Declarative Processes

I am getting back to the declarative process work I began a couple of years ago. Peter Marks and Ben Moseley's session at SPA2006 got me started again.

I now have a partial implementation of a DVD rental application written in a declarative process style using eXist and XQuery. The essence of the design is to retain all events and compute the current state by the evaluation of predicates over the event trace. The rules are hard-coded in eXist functions in this demo. Rules are mostly XPath expressions. For example

  • To find the current address for a person $p given SetAddress events
    • events($p)[SetAddress][last()]//address
  • To find the address at $date
    • events($p)[SetAddress][@date
  • To check if a member is suspended given Suspend and Reinstate events
    • exists( events($p)[Suspend or Reinstate][last()][Suspend])
Some of the advantages of this approach are clear:
  • the state of the system can be evaluated at any time in the past by filtering the event stream for events before the specified date
  • if the rules are held as data, the state can be computed synoptically (i.e. according to rules applicable at the time) - but how should they be encoded - as executable XQuery expressions?
  • changes in rules are supported, allowing re-interpretation of the past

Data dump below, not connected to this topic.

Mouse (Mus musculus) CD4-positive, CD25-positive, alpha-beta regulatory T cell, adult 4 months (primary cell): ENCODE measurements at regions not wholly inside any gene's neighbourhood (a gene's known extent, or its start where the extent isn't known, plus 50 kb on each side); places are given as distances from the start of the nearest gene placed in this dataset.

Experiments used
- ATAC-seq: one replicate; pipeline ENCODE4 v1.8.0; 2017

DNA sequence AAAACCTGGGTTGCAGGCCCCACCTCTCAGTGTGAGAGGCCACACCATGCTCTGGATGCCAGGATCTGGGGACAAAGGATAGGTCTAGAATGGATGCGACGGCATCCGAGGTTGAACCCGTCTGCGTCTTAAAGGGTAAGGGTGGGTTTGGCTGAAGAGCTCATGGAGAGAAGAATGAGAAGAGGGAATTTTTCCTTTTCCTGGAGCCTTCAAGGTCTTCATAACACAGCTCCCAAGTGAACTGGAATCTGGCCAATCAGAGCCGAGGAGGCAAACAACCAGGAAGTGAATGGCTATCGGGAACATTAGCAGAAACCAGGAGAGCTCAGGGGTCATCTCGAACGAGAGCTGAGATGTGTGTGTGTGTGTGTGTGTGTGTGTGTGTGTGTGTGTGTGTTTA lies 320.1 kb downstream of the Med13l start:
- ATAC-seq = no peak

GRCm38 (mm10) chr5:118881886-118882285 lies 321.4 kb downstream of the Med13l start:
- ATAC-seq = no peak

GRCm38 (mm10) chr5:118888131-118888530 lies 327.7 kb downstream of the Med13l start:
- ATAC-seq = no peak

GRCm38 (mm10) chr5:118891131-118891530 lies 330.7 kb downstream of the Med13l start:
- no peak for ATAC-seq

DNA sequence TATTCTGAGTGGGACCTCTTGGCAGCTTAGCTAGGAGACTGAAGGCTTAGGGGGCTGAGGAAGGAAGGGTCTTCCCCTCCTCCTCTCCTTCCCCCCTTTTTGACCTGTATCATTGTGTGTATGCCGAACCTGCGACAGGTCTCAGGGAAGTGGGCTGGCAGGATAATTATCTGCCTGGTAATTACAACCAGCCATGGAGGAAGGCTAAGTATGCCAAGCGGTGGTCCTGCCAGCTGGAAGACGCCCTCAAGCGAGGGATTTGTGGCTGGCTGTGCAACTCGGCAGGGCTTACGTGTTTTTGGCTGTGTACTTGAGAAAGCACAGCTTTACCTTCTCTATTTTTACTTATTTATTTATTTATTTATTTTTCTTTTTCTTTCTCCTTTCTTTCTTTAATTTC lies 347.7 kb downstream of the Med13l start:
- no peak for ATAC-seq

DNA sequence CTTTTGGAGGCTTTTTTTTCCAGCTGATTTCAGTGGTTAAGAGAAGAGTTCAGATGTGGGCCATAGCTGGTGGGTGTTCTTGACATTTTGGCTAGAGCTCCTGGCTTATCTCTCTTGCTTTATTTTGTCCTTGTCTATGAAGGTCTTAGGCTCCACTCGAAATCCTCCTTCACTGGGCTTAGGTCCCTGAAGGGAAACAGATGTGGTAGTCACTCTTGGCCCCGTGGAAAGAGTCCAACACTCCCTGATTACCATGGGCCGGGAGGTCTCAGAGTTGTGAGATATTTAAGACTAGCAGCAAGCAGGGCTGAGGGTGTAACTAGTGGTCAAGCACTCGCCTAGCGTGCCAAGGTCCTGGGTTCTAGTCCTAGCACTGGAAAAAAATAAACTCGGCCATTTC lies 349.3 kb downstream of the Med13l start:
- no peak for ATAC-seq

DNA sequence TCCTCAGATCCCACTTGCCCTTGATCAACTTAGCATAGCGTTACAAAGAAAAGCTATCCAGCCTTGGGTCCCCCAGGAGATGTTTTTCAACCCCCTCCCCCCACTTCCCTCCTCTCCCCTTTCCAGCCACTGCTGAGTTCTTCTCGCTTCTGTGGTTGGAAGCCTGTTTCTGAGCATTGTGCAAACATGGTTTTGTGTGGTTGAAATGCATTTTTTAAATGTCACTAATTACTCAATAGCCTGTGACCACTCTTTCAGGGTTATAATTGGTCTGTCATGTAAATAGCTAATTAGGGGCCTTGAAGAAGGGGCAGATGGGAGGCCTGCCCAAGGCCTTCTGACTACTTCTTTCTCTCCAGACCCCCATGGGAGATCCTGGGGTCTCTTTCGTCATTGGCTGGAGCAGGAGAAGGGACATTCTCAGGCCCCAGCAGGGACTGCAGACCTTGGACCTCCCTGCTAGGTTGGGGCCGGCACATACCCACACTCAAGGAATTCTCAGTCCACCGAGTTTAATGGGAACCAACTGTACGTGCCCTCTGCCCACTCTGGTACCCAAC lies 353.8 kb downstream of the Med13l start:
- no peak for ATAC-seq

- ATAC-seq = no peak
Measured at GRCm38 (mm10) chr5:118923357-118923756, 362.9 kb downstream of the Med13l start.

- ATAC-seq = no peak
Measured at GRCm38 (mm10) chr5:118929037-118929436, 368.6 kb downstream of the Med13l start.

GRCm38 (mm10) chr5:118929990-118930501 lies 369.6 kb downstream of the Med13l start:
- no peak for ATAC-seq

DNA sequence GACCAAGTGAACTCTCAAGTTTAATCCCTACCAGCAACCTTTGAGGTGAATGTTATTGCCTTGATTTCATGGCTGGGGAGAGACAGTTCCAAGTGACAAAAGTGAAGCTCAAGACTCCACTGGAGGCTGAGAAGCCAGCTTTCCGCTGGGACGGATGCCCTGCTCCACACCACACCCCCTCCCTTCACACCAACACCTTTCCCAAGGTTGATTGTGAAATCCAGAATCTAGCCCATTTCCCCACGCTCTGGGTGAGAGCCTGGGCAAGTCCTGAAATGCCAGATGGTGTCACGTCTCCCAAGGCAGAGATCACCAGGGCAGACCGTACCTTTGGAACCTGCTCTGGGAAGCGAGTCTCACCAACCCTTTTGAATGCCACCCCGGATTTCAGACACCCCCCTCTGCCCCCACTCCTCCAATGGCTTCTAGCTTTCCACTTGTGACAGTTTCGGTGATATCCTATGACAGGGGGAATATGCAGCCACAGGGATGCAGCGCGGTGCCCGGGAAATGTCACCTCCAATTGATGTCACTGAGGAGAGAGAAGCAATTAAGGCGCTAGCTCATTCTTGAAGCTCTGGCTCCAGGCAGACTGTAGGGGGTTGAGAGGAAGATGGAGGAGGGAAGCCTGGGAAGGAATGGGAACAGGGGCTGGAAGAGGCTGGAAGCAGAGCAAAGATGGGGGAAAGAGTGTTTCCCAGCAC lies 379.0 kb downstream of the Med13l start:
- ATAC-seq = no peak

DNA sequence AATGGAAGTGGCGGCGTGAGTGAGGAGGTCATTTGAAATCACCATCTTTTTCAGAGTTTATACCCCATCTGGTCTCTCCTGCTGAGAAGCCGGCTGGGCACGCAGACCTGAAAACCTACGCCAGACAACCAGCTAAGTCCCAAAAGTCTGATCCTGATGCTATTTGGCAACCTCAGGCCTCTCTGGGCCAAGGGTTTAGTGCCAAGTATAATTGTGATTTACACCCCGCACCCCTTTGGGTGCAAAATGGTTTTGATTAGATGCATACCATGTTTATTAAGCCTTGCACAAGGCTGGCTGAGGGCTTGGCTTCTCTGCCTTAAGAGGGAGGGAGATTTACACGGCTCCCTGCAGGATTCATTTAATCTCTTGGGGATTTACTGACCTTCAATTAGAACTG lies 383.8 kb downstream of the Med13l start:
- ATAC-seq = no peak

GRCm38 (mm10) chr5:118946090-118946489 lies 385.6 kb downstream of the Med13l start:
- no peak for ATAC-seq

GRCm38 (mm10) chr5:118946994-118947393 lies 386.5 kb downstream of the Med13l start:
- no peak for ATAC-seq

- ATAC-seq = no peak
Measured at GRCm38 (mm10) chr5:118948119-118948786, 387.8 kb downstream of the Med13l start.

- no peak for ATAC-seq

• subjective rules are supported although only within the event language created
  • 'what-if' analysis is supported, allowing questions to be asked about the impact of changes in the rules
  • rules are robust to insertion of other events
  • the event history is often required to understand what has happened and why so there is no addition storage requirement
Some disadvantages are also clear:
  • The computational cost is higher than simply fetching a simple value
  • Writing declarative rules is not easy and will need a higher level language
  • The approach requires a global model of the system, so its applicable to systems but not to distributed systems
  • It's not yet clear what range of behaviour is expressable

Much more work is needed to see how well this model will fit with other processes. Some applications include:

  • lightweight processes - e.g. academic processes such as setting and marking coursework
  • descriptive models of real processes and their subsequent analysis for process improvement
Prior work

The Alloy language (Daniel Jackson, MIT)

Peter Marks and Ben Moseley - Functional Relational Programming, SPA 2007, FRP site

Work on rule-based language has had a rough ride - several projects in this area (e.g. BRML) are defunct. Some activity in R2ML and RuleML.